A comparison and reflection on the different styles of tonal art produced throughout history, mainly focusing on two individual artists s, Georgio Morandi and Ewan Uglow.
I am going to introduce a comparison between the different styles of tonal art in relation to two individual artists, Georgio Morandi, and Ewan Uglow. With tonal art being such a vast area I will keep my discussion focused on the styles of the two artists, as I find each style to be different and unique to the other. I will briefly introduce tonal art, the different techniques, approaches and the major influences that certain artists have had on tonal artwork throughout history before going on to discuss the different styles between my selected artists. Tonal art can be produced in colour or black and white, line or shading, block or gradient. It can take many forms and deceive the eye to create illusions or textures. Tonal art can be produced on almost any media and with digital media advances can be achieved at any scale on any object. Tone is described as ‘A quality of colour with reference to the degree of absorption or reflection of light; a tint or shade; value.’ (http://dictionary.reference.com/browse/tone). A style of tonal art may be only using pencil strokes thick and thin or hard and soft. An artist named John Sargent ‘sought only to stress the detail that he thought important’ (Norman Laliberte and Alex Mogelon, Drawing with pencils, History and Modern Techniques 1969.) The image below is a portrait of a woman by John Sargent and is achieved using hard and heavy pencil strokes.
Portrait of a woman by John Sargent. (Norman Laliberte and Alex Mogelon, Drawing with pencils, History and Modern Techniques 1969)
Notice how when first glanced at the picture looks smooth and flat, however when observed close up it can be seen that the tonal work is built up through strokes of pencil at different thicknesses. Another great example of tonal work using line was produced by Saul Lambert and was called ‘Simon and Grafunkel’ notice how much white space is allowed and the forms of the nose and eyes are created only by cross contour lines at different weights.
Simon and Garfunkel by Saul Lambert. (Norman Laliberte and Alex Mogelon, Drawing with pencils, History and Modern Techniques 1969)
A different style to that was capsulated by ‘Cezanne’ whose genius was actually only realized by the turn of the twentieth century. ‘Cezanne’ attempted to prove that colour and tone values were a single element. Below are two pictures by ‘Cezanne’ which show a completely different style of shading, the outline of the figures are very bold but the shading is very subtle and smooth even when observed close up. Again ‘Cezanne’ has choose only to incorporate a slight bit of tonal on the parts he feels necessary. The drawings are two from a number of graphite preliminaries to major works that would emphasise his point on tone and colour value.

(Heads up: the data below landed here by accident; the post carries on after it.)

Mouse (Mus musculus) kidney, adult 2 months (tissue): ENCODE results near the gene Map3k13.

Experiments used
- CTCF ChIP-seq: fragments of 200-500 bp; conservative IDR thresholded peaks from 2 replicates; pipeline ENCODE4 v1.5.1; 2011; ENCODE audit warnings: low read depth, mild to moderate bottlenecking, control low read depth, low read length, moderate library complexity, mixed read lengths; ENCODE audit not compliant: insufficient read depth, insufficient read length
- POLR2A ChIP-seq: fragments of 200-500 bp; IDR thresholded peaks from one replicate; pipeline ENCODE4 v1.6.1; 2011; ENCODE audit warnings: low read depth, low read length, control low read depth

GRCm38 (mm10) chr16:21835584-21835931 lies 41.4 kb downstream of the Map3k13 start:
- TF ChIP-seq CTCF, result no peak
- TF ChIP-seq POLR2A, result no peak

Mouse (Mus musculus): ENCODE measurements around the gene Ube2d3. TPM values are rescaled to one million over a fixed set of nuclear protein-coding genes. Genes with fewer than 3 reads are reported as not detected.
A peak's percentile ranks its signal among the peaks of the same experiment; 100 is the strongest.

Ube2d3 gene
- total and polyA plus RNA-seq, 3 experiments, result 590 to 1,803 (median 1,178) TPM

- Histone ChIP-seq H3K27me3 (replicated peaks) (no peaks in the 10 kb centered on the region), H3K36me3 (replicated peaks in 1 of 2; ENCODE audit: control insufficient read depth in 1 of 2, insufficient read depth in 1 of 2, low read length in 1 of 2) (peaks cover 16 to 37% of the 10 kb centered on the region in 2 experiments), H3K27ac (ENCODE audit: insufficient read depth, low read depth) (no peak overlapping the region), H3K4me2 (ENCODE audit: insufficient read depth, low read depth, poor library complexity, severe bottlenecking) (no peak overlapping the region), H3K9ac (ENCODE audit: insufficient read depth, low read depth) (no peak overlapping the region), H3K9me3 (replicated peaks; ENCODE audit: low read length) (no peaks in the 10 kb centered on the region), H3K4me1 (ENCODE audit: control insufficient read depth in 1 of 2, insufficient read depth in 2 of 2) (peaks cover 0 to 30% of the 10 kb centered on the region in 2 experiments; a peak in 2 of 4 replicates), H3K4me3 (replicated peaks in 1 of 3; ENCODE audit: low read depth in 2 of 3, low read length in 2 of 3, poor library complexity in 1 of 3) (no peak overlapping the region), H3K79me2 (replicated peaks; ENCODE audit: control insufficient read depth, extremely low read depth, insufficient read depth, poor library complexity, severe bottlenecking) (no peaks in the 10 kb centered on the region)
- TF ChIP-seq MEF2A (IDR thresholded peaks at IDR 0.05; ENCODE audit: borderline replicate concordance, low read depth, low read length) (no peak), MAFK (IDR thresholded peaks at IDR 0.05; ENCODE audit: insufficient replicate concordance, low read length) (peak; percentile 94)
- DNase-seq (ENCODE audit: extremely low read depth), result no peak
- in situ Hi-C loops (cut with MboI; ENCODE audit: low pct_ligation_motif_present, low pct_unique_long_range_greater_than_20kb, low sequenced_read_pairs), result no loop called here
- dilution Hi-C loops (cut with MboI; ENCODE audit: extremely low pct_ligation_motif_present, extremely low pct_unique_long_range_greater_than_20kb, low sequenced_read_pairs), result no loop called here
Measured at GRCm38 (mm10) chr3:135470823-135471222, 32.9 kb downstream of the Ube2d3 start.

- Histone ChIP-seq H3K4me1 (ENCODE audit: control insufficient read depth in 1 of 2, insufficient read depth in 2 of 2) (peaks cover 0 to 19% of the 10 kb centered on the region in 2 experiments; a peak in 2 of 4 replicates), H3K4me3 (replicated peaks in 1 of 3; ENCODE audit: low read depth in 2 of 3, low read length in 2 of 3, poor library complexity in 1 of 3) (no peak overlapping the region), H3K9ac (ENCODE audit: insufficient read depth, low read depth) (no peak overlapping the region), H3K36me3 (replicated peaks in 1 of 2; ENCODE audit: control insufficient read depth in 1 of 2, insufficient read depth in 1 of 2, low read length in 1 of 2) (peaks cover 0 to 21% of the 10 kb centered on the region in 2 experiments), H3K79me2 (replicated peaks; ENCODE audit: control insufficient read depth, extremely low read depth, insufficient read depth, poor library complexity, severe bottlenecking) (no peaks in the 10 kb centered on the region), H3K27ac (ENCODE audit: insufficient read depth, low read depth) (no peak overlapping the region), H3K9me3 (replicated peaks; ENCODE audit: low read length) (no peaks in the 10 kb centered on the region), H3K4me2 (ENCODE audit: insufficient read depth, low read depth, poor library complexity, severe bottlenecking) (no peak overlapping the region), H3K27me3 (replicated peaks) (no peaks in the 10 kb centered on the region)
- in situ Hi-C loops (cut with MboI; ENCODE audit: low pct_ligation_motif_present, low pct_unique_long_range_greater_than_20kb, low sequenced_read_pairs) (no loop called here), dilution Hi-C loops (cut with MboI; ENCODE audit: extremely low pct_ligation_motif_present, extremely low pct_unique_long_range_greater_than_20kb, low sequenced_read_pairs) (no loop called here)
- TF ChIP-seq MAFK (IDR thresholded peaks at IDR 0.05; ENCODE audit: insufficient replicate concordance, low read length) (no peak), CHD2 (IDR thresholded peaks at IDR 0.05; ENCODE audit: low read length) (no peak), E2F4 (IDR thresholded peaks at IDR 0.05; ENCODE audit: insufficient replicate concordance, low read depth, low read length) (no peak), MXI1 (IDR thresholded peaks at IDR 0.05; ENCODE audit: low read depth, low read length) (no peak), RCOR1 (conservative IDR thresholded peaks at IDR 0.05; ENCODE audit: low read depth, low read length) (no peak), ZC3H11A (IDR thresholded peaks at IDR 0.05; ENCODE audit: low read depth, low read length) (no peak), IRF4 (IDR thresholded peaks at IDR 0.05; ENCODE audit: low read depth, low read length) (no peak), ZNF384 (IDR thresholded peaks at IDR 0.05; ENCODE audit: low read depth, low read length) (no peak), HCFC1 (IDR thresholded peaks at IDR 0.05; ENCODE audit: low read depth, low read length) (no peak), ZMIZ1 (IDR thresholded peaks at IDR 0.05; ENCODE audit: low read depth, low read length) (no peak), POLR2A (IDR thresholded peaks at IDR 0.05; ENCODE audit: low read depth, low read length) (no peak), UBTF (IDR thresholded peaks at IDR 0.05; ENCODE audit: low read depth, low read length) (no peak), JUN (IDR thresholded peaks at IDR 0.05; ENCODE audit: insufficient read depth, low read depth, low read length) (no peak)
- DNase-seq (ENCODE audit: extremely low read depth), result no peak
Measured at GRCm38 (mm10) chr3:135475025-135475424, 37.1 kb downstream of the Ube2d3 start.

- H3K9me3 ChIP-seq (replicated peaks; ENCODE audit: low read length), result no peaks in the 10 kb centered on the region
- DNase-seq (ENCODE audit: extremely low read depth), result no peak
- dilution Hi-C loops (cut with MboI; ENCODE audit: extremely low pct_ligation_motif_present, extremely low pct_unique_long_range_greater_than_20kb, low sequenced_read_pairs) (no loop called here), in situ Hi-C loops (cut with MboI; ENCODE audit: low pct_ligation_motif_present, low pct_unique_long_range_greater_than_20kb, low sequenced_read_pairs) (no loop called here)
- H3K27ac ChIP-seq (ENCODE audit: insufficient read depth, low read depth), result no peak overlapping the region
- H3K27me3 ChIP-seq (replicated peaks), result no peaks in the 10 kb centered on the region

Study after Houdons Ecorche by Paul Cezanne (Norman Laliberte and Alex Mogelon, Drawing with pencils, History and Modern Techniques 1969)
There are no black outlines in nature in reality the edges are not the most major parts of an object, they are the places where the positive surface stops. When you look at nature or natural objects more precisely you see them as wholes without running your eye around the edge of the object. Looking at somebody face to face there are no black outlines you just simply take in the persons face as a whole and it is the deception of light and dark or tone that create the forms.As above it is the deception of the way the lines are contoured on the page and the thickness of them in certain places that create the form. Below is a chalk drawing that defines distance towards the contour by darkness of tone. The artist has created the impression of an outline using tone in the dark areas of the body and has also depicted the curves of the model using light and dark. The tonal work differs from the previous example because it is shaded very smoothly creating a gradient on the forms of the body, I believe this is a much more successful form of tonal art as it depicts more of a real life feel in my opinion similar to the artist Georgio Morandi which I will discuss further on.
Aristide Maillol. Reclining Nude. (Philip Rawson, The art of Drawing, 1983)
Moving further towards the scale of reducing lines in tonal art I came across a piece of art produced by Georges-Pierre Seurat of a seated women, it is produced using black crayon and in my opinion shows an excellent example of a use of just pure shading to create shape and form. I think that the use of deep dark tone to create an almost pure black gives the artwork such deepness.
Georges-Pierre Seurat. Seated Women. (Philip Rawson, The art of Drawing, 1983)
I find Italian art to be the most powerful tonal art, the way the Italian artists use tone to create shapes and forms and depict out the light and dark to deceive the eye and create such a realism compared to line and abstract forms of tone which in my opinion stray away from what the eye naturally see s and thus I believe don’t create such a depth or form about them. Such work as below by Michelangelo and Battista Franco of still life using shading to create the forms of the body create an illusion and also a perspective to the viewer that can also be achieved using line tone or block/abstract tone but again I don’t believe to the same realism degree as the tonal examples below.